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Cardiovasc Res. 2008 Sep 1;79(4):581-8. doi: 10.1093/cvr/cvn156. Epub 2008 Jun 11.

Role of microRNAs in vascular diseases, inflammation, and angiogenesis.

Author information

1
Department of Molecular Cardiology, Internal Medicine III, University of Frankfurt, Theodor-Stern-Kai 7, 60590 Frankfurt, Germany.

Abstract

The integrity of the endothelial monolayer is fundamental for the homoeostasis of the vascular system. Functional endothelial cells are also required for the growth of new blood vessels during neovascularization. Although multiple growth factors have been shown to regulate angiogenesis and vascular development, little is known about the complex upstream regulation of gene expression and translation. MicroRNAs (miRNAs) are an emerging class of highly conserved, non-coding small RNAs that regulate gene expression on the post-transcriptional level by inhibiting the translation of protein from mRNA or by promoting the degradation of mRNA. More than 500 human miRNAs have been identified so far, and increasing evidence indicates that miRNAs have distinct expression profiles and play crucial roles in various physiological and pathological processes such as cardiogenesis, haematopoietic lineage differentiation, and oncogenesis. Meanwhile, a few specific miRNAs that regulate endothelial cell functions and angiogenesis have been described. Let7-f, miR-27b, and mir-130a were identified as pro-angiogenic miRNAs. In contrast, miR-221 and miR-222 inhibit endothelial cell migration, proliferation, and angiogenesis in vitro by targeting the stem cell factor receptor c-kit and indirectly regulating endothelial nitric oxide synthase expression. Moreover, some miRNAs are involved in tumour angiogenesis such as the miR-17-92 cluster and miR-378. Early studies also indicate the contribution of specific miRNAs (e.g. miR-155, miR-21, and miR-126) to vascular inflammation and diseases. Thus, the identification of miRNAs and their respective targets may offer new therapeutic strategies to treat vascular diseases such as atherosclerosis, to improve neovascularization after ischaemia, or to prevent tumour progression.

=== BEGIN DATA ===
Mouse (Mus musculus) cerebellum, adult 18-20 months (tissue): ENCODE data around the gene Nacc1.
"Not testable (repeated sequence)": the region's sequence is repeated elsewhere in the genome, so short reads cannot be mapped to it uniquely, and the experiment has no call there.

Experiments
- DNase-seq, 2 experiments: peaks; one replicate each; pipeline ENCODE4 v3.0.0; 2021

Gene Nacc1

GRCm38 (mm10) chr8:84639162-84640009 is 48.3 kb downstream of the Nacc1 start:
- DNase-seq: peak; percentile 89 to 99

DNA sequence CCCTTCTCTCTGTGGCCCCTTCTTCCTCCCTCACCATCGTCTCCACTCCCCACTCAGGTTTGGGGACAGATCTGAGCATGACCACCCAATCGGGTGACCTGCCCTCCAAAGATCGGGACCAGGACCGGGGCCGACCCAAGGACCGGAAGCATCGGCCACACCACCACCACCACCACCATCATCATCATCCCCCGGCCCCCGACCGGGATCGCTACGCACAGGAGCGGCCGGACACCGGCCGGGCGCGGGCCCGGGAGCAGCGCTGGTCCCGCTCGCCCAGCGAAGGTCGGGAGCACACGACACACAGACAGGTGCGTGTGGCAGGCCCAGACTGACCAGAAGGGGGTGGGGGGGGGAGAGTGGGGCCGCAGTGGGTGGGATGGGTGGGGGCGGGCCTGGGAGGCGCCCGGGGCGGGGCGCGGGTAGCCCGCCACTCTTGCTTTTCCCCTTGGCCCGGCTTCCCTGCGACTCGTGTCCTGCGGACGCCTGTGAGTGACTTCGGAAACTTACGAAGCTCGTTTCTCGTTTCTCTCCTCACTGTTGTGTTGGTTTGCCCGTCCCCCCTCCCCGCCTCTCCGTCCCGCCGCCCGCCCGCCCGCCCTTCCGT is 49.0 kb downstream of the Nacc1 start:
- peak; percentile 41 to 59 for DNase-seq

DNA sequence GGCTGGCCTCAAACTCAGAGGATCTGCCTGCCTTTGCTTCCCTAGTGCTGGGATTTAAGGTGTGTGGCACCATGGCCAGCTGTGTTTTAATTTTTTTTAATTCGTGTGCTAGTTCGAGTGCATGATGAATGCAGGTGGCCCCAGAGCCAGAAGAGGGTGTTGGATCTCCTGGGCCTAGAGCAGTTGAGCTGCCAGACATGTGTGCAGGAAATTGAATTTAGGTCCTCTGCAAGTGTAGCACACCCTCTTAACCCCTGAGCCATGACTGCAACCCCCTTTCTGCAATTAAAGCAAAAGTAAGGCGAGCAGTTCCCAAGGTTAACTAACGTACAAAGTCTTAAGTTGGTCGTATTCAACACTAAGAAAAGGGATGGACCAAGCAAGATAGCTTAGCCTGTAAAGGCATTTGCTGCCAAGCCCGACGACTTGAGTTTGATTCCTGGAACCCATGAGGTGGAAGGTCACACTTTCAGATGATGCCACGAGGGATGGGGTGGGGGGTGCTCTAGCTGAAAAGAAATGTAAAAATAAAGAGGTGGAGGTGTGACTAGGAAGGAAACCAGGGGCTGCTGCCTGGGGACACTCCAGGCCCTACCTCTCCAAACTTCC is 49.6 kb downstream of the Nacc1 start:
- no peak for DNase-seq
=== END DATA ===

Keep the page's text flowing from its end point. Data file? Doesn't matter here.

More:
PMID:
18550634
DOI:
10.1093/cvr/cvn156
[Indexed for MEDLINE]

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